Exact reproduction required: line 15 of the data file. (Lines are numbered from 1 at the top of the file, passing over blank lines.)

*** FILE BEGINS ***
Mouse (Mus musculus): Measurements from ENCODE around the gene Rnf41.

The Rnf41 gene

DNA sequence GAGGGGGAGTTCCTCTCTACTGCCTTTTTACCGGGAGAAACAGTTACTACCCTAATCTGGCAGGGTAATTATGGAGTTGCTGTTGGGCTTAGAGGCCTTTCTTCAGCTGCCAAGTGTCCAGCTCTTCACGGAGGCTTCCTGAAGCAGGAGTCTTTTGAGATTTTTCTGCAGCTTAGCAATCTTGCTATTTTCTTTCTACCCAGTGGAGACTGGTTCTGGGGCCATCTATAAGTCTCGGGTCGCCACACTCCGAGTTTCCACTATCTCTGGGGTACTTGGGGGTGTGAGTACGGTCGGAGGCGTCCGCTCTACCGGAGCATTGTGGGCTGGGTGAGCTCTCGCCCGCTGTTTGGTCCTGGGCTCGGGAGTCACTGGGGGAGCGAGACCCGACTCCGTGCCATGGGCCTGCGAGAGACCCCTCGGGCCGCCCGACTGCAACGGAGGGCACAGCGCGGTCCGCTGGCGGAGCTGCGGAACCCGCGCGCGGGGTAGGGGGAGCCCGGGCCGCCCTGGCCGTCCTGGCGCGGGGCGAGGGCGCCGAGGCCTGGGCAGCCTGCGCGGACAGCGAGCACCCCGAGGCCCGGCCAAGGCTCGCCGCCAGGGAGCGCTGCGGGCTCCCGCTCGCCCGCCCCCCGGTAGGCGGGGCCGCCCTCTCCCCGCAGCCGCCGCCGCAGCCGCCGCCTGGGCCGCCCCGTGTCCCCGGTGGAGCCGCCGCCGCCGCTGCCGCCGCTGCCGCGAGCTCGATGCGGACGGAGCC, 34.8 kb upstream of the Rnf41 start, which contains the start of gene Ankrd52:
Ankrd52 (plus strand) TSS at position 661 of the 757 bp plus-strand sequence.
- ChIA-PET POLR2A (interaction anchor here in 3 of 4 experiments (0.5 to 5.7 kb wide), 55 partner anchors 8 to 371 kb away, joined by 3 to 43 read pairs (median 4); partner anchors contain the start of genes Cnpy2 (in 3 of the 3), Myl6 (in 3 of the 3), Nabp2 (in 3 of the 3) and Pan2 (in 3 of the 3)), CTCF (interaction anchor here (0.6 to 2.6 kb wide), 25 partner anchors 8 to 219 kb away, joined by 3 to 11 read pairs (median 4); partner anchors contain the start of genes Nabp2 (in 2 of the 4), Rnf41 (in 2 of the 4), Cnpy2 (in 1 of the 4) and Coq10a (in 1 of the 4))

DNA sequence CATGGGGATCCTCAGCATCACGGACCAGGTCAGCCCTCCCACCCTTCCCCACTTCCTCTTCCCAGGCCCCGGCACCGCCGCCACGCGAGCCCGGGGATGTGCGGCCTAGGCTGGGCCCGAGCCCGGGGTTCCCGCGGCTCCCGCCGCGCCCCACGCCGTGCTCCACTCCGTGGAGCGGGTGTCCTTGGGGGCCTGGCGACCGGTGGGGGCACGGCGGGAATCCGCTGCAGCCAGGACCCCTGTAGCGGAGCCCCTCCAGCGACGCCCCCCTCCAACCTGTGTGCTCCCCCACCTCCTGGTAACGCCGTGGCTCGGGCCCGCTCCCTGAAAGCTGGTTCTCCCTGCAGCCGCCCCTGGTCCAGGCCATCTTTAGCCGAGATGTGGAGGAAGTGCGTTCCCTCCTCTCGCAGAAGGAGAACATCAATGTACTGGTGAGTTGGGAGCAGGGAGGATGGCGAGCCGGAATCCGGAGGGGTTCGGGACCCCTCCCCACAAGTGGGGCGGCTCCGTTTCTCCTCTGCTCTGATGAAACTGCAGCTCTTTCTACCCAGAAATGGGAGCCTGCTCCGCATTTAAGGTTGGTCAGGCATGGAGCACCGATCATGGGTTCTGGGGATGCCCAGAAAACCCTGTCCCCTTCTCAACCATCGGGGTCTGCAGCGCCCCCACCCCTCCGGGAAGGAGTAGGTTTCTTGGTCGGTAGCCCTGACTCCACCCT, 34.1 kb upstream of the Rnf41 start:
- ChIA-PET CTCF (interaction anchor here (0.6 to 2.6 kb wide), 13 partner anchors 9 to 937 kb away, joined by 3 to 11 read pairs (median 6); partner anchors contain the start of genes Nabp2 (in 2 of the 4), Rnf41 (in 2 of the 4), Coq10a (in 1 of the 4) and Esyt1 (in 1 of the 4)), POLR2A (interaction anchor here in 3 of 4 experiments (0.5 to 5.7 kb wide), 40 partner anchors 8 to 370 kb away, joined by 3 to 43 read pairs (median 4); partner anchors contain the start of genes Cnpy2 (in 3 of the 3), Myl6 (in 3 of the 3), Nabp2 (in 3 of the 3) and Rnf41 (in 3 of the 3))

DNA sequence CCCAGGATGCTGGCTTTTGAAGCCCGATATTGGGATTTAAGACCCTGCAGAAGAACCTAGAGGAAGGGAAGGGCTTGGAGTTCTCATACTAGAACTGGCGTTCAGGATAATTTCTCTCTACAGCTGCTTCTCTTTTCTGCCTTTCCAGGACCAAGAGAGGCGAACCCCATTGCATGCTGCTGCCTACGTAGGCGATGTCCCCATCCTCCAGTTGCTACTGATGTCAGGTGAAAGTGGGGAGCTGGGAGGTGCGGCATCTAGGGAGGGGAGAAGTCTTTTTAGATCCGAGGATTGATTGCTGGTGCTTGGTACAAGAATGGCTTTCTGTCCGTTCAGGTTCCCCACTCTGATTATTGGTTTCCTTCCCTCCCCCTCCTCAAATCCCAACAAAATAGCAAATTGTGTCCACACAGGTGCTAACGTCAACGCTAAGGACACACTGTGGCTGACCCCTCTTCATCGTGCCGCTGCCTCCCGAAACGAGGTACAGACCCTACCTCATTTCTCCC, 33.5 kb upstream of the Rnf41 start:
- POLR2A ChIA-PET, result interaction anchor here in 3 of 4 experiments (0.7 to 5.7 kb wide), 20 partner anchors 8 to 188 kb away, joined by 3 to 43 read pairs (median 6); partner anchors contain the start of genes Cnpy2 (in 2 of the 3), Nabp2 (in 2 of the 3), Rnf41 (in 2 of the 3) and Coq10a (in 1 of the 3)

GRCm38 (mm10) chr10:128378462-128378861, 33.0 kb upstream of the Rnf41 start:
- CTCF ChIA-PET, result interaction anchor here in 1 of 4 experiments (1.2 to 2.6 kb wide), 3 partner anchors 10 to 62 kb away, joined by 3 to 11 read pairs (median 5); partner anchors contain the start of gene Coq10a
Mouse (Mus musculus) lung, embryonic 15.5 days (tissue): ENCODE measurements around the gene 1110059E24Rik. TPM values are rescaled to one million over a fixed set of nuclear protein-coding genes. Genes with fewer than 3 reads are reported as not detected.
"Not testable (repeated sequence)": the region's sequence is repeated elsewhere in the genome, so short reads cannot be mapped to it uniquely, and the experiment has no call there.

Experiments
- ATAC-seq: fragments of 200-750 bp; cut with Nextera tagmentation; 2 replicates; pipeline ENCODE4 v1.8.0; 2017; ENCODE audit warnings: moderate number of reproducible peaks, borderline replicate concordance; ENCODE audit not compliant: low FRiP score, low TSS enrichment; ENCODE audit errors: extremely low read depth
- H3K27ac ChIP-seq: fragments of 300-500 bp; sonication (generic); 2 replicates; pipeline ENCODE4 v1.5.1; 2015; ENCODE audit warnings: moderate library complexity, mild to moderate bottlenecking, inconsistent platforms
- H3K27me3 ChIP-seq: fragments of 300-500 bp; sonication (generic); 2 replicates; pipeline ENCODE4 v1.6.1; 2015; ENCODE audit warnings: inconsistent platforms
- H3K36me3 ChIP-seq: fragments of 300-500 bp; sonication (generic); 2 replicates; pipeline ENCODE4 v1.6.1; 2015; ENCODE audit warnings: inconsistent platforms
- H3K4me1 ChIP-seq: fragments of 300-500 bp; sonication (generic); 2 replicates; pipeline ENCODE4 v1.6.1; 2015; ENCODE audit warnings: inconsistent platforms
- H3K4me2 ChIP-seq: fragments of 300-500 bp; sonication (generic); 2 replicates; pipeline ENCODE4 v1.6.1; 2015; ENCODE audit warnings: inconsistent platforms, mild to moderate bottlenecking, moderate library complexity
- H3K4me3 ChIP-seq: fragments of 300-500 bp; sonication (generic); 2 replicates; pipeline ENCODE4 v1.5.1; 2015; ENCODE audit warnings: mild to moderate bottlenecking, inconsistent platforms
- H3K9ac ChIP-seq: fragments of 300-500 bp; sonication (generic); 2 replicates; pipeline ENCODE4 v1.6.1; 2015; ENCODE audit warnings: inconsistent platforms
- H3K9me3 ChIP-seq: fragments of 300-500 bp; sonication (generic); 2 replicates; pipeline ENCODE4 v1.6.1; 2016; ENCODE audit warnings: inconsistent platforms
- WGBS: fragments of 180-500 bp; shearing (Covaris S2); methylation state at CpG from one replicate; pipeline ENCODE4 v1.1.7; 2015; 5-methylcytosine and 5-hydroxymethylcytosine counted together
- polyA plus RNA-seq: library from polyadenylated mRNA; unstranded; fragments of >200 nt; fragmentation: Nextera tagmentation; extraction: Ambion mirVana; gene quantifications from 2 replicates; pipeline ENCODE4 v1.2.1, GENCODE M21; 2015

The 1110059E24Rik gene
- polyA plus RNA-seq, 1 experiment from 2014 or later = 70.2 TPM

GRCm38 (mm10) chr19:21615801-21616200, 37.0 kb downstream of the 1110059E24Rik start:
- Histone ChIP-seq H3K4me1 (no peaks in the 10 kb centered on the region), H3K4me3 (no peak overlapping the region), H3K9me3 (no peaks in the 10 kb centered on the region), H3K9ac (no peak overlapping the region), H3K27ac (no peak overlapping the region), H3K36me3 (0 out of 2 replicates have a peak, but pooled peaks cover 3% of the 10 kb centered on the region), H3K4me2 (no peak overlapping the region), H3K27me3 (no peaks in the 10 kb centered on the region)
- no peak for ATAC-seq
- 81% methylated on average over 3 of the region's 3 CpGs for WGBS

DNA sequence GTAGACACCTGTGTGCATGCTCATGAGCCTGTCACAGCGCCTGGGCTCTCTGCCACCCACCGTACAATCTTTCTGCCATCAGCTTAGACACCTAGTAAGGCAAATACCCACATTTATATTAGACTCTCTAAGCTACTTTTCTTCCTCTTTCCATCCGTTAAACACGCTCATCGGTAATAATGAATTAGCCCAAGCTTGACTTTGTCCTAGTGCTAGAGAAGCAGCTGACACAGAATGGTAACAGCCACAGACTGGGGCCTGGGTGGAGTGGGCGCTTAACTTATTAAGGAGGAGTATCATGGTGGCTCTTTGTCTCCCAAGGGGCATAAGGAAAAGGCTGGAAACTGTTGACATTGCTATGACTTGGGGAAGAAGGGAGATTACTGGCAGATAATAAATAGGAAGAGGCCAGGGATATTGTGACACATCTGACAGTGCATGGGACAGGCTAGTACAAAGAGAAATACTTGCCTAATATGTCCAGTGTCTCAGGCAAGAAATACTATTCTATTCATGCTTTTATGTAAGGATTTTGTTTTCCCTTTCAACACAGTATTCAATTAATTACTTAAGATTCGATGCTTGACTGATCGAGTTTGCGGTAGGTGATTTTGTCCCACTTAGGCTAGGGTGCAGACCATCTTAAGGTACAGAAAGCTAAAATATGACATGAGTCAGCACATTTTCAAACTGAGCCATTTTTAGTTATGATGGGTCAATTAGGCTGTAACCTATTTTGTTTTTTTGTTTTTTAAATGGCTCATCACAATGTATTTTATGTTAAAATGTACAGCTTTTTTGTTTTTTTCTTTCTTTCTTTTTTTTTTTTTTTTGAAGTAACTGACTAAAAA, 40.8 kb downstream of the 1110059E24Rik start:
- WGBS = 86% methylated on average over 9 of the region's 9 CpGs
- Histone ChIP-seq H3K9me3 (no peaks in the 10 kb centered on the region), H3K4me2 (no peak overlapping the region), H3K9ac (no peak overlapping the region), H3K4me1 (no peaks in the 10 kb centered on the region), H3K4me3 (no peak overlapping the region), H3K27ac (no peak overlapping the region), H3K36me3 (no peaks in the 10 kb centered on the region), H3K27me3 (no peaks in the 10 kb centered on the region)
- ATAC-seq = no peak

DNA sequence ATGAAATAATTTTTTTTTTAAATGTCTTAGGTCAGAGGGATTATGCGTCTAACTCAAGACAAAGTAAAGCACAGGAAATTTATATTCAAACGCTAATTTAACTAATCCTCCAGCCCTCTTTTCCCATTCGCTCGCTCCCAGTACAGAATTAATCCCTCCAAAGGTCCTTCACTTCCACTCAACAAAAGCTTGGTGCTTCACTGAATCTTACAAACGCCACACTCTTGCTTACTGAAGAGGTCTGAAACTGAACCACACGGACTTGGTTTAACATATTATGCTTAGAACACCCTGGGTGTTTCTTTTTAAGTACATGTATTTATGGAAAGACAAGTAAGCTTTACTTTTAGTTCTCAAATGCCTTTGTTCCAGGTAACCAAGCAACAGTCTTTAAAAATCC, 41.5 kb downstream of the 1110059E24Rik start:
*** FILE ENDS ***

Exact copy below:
- ATAC-seq: fragments of 200-750 bp; cut with Nextera tagmentation; 2 replicates; pipeline ENCODE4 v1.8.0; 2017; ENCODE audit warnings: moderate number of reproducible peaks, borderline replicate concordance; ENCODE audit not compliant: low FRiP score, low TSS enrichment; ENCODE audit errors: extremely low read depth